Abstract - Plant-herbivore Interactions in a North American Mixed-grass Prairie II Responses of Bison to Modification of Vegetation by Prairie Dogs
Coppock, D.L, Ellis, J.E., Detling, J.K. and Dyer, M.I. 1983. Plant-herbivore interactions in a North American mixed-grass prairie. II. Responses of bison to modification of vegetation by prairie dogs. Oecologia 56. pp. 10-15.
Studies were conducted during the 1979 growing season to examine how North American bison (Bison bison) use prairie dog (Cynomys ludovicianus) colonies in Wind Cave National Park, South Dakota. Objectives included determining whether bison selected for prairie dog towns parkwide; characterizing in greater detail bison use patterns of a 36-ha colony in Pringle Valley as a function of time since prairie dog colonization; and relating these bison use patterns to measured changes in structure and nutritional value of vegetation on and off the dog town. Prairie dogs facilitate bison habitat selection for a short-grass successional stage in this mixed-grass community by causing a broad array of compositional, structural, and nutritional changes in the vegetation.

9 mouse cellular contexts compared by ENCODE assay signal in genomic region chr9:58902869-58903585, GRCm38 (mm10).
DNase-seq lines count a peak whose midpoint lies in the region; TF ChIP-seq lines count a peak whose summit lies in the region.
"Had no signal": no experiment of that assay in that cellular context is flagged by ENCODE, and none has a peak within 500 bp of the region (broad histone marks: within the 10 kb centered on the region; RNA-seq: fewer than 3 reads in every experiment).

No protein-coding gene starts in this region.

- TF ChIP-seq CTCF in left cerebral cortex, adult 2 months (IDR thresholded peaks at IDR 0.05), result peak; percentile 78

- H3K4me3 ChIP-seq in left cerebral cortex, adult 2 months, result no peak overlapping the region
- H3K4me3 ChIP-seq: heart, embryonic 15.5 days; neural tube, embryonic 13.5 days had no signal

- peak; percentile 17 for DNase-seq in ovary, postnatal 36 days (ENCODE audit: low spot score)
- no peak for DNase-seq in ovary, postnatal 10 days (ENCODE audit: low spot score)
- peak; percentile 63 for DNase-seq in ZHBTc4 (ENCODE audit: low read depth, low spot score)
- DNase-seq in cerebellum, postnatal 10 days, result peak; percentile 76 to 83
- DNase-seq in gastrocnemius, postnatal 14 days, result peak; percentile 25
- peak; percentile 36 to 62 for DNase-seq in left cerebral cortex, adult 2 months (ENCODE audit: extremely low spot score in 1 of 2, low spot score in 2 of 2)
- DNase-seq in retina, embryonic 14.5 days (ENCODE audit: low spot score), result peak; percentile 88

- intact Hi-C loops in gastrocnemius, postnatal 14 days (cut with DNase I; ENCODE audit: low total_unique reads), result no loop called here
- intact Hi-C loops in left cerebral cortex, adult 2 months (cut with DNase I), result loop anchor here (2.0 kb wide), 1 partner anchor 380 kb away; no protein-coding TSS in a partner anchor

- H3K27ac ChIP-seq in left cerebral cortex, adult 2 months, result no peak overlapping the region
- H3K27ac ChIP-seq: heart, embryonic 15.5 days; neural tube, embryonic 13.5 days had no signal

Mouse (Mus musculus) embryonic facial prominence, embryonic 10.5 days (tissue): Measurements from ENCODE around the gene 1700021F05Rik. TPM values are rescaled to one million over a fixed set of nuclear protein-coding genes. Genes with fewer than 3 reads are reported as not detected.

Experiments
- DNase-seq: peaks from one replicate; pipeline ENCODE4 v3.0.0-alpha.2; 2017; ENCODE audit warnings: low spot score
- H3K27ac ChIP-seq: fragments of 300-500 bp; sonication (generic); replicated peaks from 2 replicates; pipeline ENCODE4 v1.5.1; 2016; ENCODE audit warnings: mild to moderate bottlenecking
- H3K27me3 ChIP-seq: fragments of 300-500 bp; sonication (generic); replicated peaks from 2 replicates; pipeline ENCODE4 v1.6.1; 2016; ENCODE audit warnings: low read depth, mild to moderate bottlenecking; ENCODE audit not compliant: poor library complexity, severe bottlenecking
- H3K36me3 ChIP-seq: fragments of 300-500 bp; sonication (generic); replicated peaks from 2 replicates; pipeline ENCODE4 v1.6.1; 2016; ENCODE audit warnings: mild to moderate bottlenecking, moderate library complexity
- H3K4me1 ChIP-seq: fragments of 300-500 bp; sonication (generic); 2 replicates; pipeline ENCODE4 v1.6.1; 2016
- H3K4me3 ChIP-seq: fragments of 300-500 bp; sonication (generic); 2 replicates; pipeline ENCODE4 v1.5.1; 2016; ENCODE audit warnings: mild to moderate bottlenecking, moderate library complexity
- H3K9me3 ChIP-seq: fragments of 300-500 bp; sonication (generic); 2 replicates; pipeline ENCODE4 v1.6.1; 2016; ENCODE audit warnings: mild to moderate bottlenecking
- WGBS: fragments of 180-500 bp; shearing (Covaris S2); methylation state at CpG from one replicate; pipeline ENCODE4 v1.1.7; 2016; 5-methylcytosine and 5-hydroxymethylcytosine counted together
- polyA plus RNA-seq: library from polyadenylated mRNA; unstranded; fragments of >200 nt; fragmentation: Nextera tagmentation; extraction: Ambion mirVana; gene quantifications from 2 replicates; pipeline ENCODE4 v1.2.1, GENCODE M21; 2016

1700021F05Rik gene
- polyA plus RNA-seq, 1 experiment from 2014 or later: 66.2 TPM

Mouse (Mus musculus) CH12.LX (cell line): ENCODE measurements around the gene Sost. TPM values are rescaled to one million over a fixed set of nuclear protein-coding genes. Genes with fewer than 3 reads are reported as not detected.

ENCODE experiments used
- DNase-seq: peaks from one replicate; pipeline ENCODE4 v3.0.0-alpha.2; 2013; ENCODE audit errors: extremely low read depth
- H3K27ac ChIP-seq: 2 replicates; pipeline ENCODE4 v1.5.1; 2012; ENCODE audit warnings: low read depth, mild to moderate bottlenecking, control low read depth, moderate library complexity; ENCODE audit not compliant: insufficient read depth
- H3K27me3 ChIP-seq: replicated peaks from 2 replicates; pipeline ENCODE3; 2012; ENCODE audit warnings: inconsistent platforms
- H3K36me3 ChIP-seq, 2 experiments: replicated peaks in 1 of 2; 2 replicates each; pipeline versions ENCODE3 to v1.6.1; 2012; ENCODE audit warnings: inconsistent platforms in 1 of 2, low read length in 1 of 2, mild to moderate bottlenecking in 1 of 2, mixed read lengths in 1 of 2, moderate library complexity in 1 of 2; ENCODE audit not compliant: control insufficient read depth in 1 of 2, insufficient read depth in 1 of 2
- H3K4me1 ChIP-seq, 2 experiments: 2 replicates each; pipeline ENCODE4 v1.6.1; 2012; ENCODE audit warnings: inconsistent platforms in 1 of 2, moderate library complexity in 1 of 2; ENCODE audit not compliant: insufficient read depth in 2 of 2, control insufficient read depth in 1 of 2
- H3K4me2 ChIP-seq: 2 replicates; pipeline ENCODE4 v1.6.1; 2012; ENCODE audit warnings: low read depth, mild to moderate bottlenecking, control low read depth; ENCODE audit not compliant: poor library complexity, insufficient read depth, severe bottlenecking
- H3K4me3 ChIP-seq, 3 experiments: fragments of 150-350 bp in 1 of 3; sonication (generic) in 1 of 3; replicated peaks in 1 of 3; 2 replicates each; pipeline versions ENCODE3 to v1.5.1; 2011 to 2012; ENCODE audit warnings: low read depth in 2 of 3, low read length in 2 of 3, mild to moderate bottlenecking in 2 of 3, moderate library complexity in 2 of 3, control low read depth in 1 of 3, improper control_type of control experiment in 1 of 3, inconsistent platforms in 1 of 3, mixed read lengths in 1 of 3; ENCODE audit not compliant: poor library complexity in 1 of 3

Did You Know?
Winds caused by changes in barometric pressure are what give Wind Cave its name. These winds have been measured at the cave's walk-in entrance at over 70 mph. The winds at the natural entrance of the cave attracted the attention of Native Americans and early settlers.